This overshortening occurs because this muscle attaches to both the hip and the knee. If it shortens at both joints it allows active insufficiency. The contraction sites bunch up and allow fewer connections. This may also lead to cramping. The rectus femoris acts strongly only when the knee extends along with the hip, as occurs on a squat.

Even with a machine that compensates for this, you tend not to get enough hip flexion. This weakens the strengthening effect since it forms much less tension throughout the range of motion. Tension is the main stimulus for more size and strength.

  • The long moment arm harms the knees.

The long distance between the weight placed at your ankles and the knees maximizes the shearing forces.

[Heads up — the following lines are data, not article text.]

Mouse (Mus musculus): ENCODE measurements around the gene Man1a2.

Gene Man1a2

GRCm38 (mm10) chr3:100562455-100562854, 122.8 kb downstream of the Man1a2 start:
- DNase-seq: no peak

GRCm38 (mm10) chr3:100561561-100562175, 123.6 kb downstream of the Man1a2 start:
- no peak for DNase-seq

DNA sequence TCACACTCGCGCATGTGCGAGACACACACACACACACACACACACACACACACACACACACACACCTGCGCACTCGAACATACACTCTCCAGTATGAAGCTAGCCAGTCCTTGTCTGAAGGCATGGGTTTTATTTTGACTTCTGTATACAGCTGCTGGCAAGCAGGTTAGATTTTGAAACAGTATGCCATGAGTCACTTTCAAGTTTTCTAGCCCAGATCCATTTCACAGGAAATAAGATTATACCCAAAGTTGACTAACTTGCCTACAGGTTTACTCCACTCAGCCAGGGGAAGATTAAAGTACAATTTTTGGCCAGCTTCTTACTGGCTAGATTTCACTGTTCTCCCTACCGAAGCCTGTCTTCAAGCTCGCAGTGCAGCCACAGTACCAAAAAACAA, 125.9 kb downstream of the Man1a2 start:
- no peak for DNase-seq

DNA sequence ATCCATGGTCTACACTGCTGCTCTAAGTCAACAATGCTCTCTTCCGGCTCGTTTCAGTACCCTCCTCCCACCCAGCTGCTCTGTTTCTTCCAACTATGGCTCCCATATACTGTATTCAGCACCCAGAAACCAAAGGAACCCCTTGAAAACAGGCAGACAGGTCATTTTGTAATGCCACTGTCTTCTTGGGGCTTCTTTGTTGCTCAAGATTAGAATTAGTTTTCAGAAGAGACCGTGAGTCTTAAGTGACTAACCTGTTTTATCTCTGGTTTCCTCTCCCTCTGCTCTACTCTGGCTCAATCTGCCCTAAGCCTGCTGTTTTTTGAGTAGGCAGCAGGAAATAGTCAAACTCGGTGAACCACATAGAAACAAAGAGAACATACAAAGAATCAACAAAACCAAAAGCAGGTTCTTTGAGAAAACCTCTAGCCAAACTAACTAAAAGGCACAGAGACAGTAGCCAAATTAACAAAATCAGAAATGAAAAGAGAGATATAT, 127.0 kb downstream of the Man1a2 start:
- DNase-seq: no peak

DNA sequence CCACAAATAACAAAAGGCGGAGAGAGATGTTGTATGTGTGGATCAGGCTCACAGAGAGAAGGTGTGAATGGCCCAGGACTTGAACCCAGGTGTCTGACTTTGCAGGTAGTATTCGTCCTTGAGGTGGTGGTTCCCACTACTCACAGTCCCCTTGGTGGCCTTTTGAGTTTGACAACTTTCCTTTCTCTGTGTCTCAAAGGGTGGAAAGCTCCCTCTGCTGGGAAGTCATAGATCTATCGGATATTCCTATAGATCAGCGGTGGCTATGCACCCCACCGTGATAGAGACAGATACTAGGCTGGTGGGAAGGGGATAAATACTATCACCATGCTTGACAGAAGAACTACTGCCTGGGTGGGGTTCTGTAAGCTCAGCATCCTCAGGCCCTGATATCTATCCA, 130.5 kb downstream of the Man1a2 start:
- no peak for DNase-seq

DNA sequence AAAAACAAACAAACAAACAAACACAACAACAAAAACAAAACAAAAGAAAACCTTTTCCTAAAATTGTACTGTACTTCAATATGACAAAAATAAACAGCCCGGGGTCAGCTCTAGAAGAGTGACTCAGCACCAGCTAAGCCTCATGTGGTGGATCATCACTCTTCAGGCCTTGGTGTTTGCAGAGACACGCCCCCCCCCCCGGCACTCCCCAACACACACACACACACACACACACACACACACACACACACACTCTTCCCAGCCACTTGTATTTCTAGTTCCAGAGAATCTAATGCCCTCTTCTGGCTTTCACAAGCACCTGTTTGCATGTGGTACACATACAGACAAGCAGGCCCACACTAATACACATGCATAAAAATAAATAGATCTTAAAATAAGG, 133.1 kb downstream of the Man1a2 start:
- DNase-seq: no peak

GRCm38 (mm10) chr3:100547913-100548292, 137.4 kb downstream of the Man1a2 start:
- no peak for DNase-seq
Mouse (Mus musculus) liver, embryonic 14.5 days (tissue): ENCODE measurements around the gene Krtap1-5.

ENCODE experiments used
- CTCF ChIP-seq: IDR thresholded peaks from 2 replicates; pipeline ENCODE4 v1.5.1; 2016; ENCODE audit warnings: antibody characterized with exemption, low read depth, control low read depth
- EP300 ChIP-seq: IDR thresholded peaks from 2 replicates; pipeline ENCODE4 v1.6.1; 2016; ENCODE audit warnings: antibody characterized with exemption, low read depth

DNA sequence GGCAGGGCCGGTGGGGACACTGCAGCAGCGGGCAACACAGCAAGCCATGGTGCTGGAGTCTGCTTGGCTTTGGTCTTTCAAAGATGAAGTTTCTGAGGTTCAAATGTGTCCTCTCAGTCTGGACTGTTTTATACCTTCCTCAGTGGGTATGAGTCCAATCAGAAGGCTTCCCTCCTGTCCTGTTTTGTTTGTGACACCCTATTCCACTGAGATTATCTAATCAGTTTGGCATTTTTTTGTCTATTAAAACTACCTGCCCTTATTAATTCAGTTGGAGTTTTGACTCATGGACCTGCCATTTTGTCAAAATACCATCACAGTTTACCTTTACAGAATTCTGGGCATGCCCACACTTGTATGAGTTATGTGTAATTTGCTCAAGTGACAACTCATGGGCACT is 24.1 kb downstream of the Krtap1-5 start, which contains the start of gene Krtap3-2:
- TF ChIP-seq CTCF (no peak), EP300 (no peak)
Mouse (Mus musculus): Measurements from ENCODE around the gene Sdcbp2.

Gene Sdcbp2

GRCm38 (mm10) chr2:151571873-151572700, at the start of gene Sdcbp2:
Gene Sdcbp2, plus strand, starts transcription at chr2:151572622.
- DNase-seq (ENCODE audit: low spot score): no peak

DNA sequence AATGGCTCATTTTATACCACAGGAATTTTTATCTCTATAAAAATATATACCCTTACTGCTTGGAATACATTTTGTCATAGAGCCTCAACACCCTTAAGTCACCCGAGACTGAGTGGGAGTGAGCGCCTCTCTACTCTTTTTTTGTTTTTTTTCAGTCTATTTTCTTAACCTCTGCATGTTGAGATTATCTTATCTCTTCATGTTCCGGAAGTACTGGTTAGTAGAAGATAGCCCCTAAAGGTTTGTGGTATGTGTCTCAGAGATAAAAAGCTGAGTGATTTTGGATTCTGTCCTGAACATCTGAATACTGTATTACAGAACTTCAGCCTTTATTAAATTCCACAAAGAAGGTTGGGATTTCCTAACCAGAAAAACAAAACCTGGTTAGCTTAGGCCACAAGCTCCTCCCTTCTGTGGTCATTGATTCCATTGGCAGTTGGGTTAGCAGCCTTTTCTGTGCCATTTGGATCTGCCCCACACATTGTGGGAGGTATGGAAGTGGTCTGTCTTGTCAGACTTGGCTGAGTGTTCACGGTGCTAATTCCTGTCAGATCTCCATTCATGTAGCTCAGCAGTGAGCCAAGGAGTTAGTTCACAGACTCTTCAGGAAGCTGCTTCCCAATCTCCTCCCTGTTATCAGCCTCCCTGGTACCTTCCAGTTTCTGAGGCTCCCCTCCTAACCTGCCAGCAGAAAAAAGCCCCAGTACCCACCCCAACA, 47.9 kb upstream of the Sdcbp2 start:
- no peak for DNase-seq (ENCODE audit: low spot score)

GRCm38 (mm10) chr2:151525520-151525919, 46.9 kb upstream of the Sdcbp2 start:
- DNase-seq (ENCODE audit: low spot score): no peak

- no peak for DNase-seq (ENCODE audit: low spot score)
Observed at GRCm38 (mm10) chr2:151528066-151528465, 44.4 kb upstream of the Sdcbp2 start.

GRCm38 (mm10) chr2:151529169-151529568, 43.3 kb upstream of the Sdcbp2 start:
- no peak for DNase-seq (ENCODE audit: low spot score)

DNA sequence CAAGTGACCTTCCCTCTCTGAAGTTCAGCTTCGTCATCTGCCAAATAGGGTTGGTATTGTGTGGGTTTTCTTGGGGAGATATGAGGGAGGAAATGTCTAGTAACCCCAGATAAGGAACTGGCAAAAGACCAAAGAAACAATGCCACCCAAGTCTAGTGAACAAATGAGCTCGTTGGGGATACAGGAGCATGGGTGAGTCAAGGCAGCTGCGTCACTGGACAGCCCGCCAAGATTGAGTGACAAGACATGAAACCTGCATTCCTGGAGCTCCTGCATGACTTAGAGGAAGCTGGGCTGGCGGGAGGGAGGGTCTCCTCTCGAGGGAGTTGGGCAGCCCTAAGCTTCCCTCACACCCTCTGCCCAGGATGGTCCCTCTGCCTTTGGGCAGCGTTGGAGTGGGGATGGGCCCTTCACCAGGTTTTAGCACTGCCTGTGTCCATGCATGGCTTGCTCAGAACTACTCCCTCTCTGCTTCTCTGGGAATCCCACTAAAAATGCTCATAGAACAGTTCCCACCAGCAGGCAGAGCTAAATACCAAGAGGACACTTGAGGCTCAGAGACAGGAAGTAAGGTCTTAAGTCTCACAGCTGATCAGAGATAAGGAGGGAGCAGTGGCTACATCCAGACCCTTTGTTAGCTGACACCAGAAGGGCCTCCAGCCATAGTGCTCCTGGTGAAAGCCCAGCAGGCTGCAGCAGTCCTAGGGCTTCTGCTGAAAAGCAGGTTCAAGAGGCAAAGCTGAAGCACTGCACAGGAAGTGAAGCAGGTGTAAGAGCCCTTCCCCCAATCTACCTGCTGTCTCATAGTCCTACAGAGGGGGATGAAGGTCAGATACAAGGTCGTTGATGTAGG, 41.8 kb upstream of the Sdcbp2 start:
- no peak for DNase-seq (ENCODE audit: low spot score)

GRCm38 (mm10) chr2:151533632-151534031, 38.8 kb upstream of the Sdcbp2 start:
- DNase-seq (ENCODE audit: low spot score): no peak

• It draws the patella back into the femur.

This maximizes shearing forces on the kneecaps.

  • It places force on a locked knee.

During a compound movement, the lockout can give the muscles a short reprieve as the joints bare the load in a strong position. The leg extension loads the muscles here, which function in a shortened, weak state. The knee is not prepared to deal with force from this angle.

  • It stretches the ACL.

During the leg extension, the tibia slides forward onto the femur to stretch the anterior cruciate ligament (ACL). This stretches the ACL, which weakens it, predisposing you to an injury.

When the hamstrings contract on a multi-joint hip and knee movement, such as on the squat, this fails to happen since the tibia slides backward onto the femur instead.

Orthopedic surgeons often say to eliminate leg extensions after ACL reconstruction. I would extend this advice further. Avoid the exercise, healthy ACL or not.

  • The VMO likely does not work harder.

Some early evidence suggested that the vastus medialis muscle had a greater activation throughout the degrees near the end of a leg extension (20°- 30°). If you flex your quads near full extension of the knee, the feeling seems to confirm this theory. This would seem give a reason to use the exercise.